The tragic case of Aaron Hernandez is but the latest of the controversies surrounding chronic traumatic encephalopathy (CTE) and professional sports. After the former New England Patriots tight end was posthumously diagnosed with the brain condition, speculation has arisen as to whether the violent behavior that led to his imprisonment can be blamed on CTE.
In cases such as that of Hernandez or other acts of violence in the news, we would like to know what could have possibly motivated the perpetrator or what factors and circumstances led to their behavior. The neuropsychology of the human brain and behavior is exceedingly complex, however, and we cannot infer that microscopic findings in a brain at autopsy prompted someone to commit a specific act such as murder several years earlier.
This case provides an opportunity for us to put into context the facts and fiction of CTE. The condition has been recognized for decades but gained tremendous media attention in recent years. These rare cases have generated a great deal of public, political, and scientific interest. CTE has become a buzzword that stirs attention and fear, yet we must make sure that the pendulum of awareness and concern does not swing too far in either direction, particularly since so little is known about the condition.
Many factors complicate our understanding of CTE. First, CTE is defined primarily by the accumulation of the tau protein in a certain pattern within the brain. But tau is found in many other neurological conditions, and other pathologies are often found in brains with CTE.
Second, the clinical symptoms retrospectively reported in cases of CTE overlap with other conditions like depression and various types of dementia, currently making a diagnosis of CTE during life a matter of conjecture. We do not understand the relationships between the pathological findings and behavioral changes reported in CTE, and there are currently no accepted diagnostic criteria for CTE during life.
At present, we are left examining brains suspected of dysfunction that are donated for research, and thus do not have the larger population-based view of CTE needed to learn about its prevalence, causes, course, or related symptoms. It should be kept in mind that while the presence of tau in certain quantities and locations in the brain may be necessary for CTE, it is not sufficient for explaining behavior.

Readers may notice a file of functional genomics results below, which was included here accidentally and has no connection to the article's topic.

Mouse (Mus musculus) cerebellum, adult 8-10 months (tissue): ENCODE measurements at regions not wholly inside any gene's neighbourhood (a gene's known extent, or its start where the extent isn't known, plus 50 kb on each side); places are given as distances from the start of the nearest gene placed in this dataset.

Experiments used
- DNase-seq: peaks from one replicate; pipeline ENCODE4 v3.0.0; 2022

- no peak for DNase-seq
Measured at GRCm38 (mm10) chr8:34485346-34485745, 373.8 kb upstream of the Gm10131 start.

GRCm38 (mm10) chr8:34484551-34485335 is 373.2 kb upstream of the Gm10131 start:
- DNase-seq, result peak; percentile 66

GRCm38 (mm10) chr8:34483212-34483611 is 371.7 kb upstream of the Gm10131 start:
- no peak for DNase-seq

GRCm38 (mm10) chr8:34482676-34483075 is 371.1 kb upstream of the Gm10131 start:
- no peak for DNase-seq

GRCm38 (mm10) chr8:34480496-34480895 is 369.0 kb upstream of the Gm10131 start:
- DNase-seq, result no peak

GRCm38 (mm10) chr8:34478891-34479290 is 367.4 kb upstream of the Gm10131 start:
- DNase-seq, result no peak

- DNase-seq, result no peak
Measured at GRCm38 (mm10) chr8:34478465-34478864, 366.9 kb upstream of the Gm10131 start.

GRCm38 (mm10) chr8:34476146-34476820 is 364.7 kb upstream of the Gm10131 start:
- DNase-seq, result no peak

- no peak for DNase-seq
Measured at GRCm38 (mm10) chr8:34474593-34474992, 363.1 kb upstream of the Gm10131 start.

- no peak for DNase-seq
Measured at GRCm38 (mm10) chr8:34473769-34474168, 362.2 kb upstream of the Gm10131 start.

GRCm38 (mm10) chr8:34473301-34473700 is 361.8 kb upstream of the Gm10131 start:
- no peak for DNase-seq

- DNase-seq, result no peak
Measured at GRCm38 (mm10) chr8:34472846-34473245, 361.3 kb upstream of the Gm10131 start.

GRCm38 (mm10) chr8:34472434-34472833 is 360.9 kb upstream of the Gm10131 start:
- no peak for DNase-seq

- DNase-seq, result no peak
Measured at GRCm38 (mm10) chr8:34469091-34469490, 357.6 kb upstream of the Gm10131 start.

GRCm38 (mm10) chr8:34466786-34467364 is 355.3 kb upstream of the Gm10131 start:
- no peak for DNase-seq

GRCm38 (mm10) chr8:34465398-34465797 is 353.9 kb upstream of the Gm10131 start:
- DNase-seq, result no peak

I understand the speculation that football concussions may be responsible for the sad mental demise of Hernandez and others with CTE. But we as a society should become better consumers of science and not fall prey to media or scientific hype, and should not draw premature conclusions in the absence of rigorous research and scientific evidence.
Most people who get concussions do not develop CTE. We need to understand how common CTE really is, who is at risk, and why. To do this we will need to carefully study over the course of their lives large samples of people who have sustained various brain injuries (including those with and without particular symptoms) and who have other neurological conditions.
It may be comforting to infer a “cause” of behavior in tragic situations, as it helps us understand the unknown. However, the complexities of human behavior and the brain from which it derives often defy our attempts to comprehend. We must realize that at this point, the science on CTE doesn’t support many of the fears that have fueled its ongoing controversy.
Munro Cullum is a neuropsychologist and professor of psychiatry, neurology, and neurosurgery with the O’Donnell Brain Institute at UT Southwestern Medical Center.